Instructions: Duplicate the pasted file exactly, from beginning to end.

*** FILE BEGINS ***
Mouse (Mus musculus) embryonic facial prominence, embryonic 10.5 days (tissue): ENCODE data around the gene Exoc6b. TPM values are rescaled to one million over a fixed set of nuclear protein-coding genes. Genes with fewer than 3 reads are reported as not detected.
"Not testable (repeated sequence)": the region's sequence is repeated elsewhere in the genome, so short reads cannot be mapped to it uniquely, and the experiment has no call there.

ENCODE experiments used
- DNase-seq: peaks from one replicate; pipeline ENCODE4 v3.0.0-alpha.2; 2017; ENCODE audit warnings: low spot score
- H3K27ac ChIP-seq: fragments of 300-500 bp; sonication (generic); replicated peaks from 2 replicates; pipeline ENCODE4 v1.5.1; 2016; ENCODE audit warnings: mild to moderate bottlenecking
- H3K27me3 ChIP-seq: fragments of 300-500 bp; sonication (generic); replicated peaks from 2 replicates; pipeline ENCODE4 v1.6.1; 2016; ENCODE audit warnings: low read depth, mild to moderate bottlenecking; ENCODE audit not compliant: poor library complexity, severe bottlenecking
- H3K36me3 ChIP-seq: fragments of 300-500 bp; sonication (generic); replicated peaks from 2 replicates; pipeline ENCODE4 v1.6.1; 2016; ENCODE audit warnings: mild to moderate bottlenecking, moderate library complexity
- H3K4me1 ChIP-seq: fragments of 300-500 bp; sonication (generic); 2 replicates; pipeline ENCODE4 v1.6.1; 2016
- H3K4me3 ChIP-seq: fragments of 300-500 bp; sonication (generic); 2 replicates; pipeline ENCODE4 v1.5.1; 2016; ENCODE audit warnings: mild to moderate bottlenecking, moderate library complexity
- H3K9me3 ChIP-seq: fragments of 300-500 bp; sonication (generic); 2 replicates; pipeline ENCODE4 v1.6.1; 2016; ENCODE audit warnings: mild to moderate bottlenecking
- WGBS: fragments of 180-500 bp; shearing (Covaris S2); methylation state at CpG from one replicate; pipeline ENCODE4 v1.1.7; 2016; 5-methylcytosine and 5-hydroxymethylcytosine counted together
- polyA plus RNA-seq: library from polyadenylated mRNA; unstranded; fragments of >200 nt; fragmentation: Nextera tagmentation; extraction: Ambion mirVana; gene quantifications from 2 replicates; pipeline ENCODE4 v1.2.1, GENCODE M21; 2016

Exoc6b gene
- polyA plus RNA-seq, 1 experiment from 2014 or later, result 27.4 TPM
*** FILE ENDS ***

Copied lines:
Mouse (Mus musculus) embryonic facial prominence, embryonic 10.5 days (tissue): ENCODE data around the gene Exoc6b. TPM values are rescaled to one million over a fixed set of nuclear protein-coding genes. Genes with fewer than 3 reads are reported as not detected.
"Not testable (repeated sequence)": the region's sequence is repeated elsewhere in the genome, so short reads cannot be mapped to it uniquely, and the experiment has no call there.

ENCODE experiments used
- DNase-seq: peaks from one replicate; pipeline ENCODE4 v3.0.0-alpha.2; 2017; ENCODE audit warnings: low spot score
- H3K27ac ChIP-seq: fragments of 300-500 bp; sonication (generic); replicated peaks from 2 replicates; pipeline ENCODE4 v1.5.1; 2016; ENCODE audit warnings: mild to moderate bottlenecking
- H3K27me3 ChIP-seq: fragments of 300-500 bp; sonication (generic); replicated peaks from 2 replicates; pipeline ENCODE4 v1.6.1; 2016; ENCODE audit warnings: low read depth, mild to moderate bottlenecking; ENCODE audit not compliant: poor library complexity, severe bottlenecking
- H3K36me3 ChIP-seq: fragments of 300-500 bp; sonication (generic); replicated peaks from 2 replicates; pipeline ENCODE4 v1.6.1; 2016; ENCODE audit warnings: mild to moderate bottlenecking, moderate library complexity
- H3K4me1 ChIP-seq: fragments of 300-500 bp; sonication (generic); 2 replicates; pipeline ENCODE4 v1.6.1; 2016
- H3K4me3 ChIP-seq: fragments of 300-500 bp; sonication (generic); 2 replicates; pipeline ENCODE4 v1.5.1; 2016; ENCODE audit warnings: mild to moderate bottlenecking, moderate library complexity
- H3K9me3 ChIP-seq: fragments of 300-500 bp; sonication (generic); 2 replicates; pipeline ENCODE4 v1.6.1; 2016; ENCODE audit warnings: mild to moderate bottlenecking
- WGBS: fragments of 180-500 bp; shearing (Covaris S2); methylation state at CpG from one replicate; pipeline ENCODE4 v1.1.7; 2016; 5-methylcytosine and 5-hydroxymethylcytosine counted together
- polyA plus RNA-seq: library from polyadenylated mRNA; unstranded; fragments of >200 nt; fragmentation: Nextera tagmentation; extraction: Ambion mirVana; gene quantifications from 2 replicates; pipeline ENCODE4 v1.2.1, GENCODE M21; 2016

Exoc6b gene
- polyA plus RNA-seq, 1 experiment from 2014 or later, result 27.4 TPM